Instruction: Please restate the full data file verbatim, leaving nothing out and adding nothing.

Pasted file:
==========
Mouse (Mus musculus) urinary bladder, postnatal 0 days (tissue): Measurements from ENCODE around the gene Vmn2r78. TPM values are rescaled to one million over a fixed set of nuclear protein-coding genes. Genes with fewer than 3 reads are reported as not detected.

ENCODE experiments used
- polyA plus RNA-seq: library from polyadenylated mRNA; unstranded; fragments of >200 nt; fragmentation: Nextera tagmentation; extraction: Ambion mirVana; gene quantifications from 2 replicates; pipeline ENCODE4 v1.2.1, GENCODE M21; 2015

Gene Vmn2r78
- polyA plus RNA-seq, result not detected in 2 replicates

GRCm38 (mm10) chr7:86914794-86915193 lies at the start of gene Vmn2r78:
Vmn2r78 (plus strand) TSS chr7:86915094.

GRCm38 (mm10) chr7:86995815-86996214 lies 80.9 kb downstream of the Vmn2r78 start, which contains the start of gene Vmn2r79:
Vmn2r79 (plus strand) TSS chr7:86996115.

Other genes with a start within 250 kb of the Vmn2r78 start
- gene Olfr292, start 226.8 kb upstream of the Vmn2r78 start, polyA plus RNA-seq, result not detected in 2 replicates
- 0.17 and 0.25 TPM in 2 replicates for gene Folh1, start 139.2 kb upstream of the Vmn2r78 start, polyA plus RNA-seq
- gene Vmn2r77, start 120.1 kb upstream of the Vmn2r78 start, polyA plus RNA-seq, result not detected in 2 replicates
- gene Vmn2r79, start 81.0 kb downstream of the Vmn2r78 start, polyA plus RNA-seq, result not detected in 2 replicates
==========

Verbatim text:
Mouse (Mus musculus) urinary bladder, postnatal 0 days (tissue): Measurements from ENCODE around the gene Vmn2r78. TPM values are rescaled to one million over a fixed set of nuclear protein-coding genes. Genes with fewer than 3 reads are reported as not detected.

ENCODE experiments used
- polyA plus RNA-seq: library from polyadenylated mRNA; unstranded; fragments of >200 nt; fragmentation: Nextera tagmentation; extraction: Ambion mirVana; gene quantifications from 2 replicates; pipeline ENCODE4 v1.2.1, GENCODE M21; 2015

Gene Vmn2r78
- polyA plus RNA-seq, result not detected in 2 replicates

GRCm38 (mm10) chr7:86914794-86915193 lies at the start of gene Vmn2r78:
Vmn2r78 (plus strand) TSS chr7:86915094.

GRCm38 (mm10) chr7:86995815-86996214 lies 80.9 kb downstream of the Vmn2r78 start, which contains the start of gene Vmn2r79:
Vmn2r79 (plus strand) TSS chr7:86996115.

Other genes with a start within 250 kb of the Vmn2r78 start
- gene Olfr292, start 226.8 kb upstream of the Vmn2r78 start, polyA plus RNA-seq, result not detected in 2 replicates
- 0.17 and 0.25 TPM in 2 replicates for gene Folh1, start 139.2 kb upstream of the Vmn2r78 start, polyA plus RNA-seq
- gene Vmn2r77, start 120.1 kb upstream of the Vmn2r78 start, polyA plus RNA-seq, result not detected in 2 replicates
- gene Vmn2r79, start 81.0 kb downstream of the Vmn2r78 start, polyA plus RNA-seq, result not detected in 2 replicates